It has been an unprecedented month for the Premier League, with a rogue secession attempt, massive protests against the six English co-conspirators and threats of retaliation by governing bodies. While the backlash has been fierce, the Big Six remain among the most valuable sports teams in the world, and soccer insiders don’t expect the European Super League debacle to dent those sky-high prices.
European soccer is a matter of haves and have much, much less. The ESL laid bare which side of the coin teams in England, Spain and Italy were on. England’s top six clubs are playing a different financial game than the other 14 clubs they share the pitch with each season.
“The Big Six clubs are essentially in a walled garden where their revenue, and thus player spending, is meaningfully above the traditional mid-table clubs,” says Inner Circle Sports co-founder Steve Horowitz, who has been the investment banker in numerous soccer transactions in Europe, including EPL clubs Liverpool and Crystal Palace. “This creates an advantage that makes it statistically highly unlikely they will get relegated in any season.”
Manchester City is the only one relegated in the past 30 years, and their most recent promotion was in 2002, six years before Sheikh Mansour bought the club and launched his spending spree. Arsenal has been the worst of the group on the pitch, finishing eighth last year and in the same range this season. They’ve been in the top flight of English soccer for a full century.
The revenue drop-off from the No. 6 club among the elite, Tottenham Hotspur or Arsenal most recently, to No. 7 in any given year is more than 50%. An awful year for those six might mean an 11th place finish in the standings, but any of the other 14 English clubs are a couple of injuries away from potential relegation to the Championship, England’s second-highest league.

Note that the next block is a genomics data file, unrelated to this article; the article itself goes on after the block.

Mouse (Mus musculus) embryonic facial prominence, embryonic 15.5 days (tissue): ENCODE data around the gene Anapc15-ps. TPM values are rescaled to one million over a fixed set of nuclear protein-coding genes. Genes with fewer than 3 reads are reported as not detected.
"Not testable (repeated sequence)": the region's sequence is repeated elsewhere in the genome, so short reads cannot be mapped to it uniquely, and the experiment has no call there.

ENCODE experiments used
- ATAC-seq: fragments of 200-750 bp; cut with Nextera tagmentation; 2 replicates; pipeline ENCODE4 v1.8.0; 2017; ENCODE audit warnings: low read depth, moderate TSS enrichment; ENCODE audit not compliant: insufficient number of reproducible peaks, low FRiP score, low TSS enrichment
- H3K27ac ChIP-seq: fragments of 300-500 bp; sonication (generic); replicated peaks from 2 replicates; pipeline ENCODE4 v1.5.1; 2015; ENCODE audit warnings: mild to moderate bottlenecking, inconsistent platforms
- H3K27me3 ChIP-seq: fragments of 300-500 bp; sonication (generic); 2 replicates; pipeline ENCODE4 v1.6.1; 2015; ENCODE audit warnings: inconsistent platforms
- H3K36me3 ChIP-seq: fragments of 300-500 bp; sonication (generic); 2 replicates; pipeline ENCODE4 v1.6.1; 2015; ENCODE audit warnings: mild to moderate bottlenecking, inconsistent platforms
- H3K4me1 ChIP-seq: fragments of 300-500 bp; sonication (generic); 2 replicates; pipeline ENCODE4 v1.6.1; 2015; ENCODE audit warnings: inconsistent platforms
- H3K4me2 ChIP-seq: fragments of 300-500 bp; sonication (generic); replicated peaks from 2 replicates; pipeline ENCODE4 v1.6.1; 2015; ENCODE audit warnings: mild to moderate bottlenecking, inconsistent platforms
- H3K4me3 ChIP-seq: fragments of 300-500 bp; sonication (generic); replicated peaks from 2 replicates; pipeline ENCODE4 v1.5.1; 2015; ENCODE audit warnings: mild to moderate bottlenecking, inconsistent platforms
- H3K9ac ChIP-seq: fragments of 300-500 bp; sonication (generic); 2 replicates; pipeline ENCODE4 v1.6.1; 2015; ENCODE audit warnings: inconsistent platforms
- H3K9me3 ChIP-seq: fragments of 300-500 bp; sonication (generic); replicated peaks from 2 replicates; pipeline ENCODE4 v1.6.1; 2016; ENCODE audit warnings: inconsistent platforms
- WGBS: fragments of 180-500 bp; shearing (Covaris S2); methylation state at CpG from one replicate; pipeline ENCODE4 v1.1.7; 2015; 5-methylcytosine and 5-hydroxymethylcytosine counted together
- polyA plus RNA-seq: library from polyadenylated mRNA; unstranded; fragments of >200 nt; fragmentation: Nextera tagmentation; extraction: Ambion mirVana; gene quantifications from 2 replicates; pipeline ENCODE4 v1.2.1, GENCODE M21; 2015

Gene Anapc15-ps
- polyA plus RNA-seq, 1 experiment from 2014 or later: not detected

The result is the Big Six get valued more like NFL or MLB franchises, which operate in a “closed” system where teams are guaranteed a seat every year at the adult table—and the lucrative revenues that come with it—no matter how poorly the team performs on the field. That means multiples of five-to-six times revenue for these clubs, while the rest are one-to-two times revenue due to the financial uncertainty. The result: Tottenham ranks No. 6 with a value of $2.85 billion, and No. 7 Everton is more than 80% lower at $525 million, according to Sportico’s calculations.
Manchester United is the most valuable club in the Premier League at $4.65 billion. The team is publicly traded and has a recent enterprise value of $3.4 billion, but most soccer insiders think the team would fetch a significant premium in a private transaction and potentially $5 billion if the Glazer family wanted to sell. They are followed by Liverpool ($4.14 billion), Manchester City ($4 billion) and Chelsea ($3.35 billion). The bottom 14 teams are worth a combined $3.7 billion. Man City and Chelsea face off next week in only the third-ever UEFA Champions League final between a pair of English teams.
The Man United value is 26 times Burnley, which ranks No. 17 at $180 million, the lowest-ranked club for teams staying in the EPL for the 2021-22 season (we figure recently relegated Sheffield United is the least valuable overall at $60 million).
Compare that to the valuation gap from top to bottom in Sportico’s assessment of U.S. sports leagues: six times in MLB (New York Yankees to Miami Marlins); four times in the NBA (New York Knicks to New Orleans Pelicans); and three times in the egalitarian NFL (Dallas Cowboys to Cincinnati Bengals).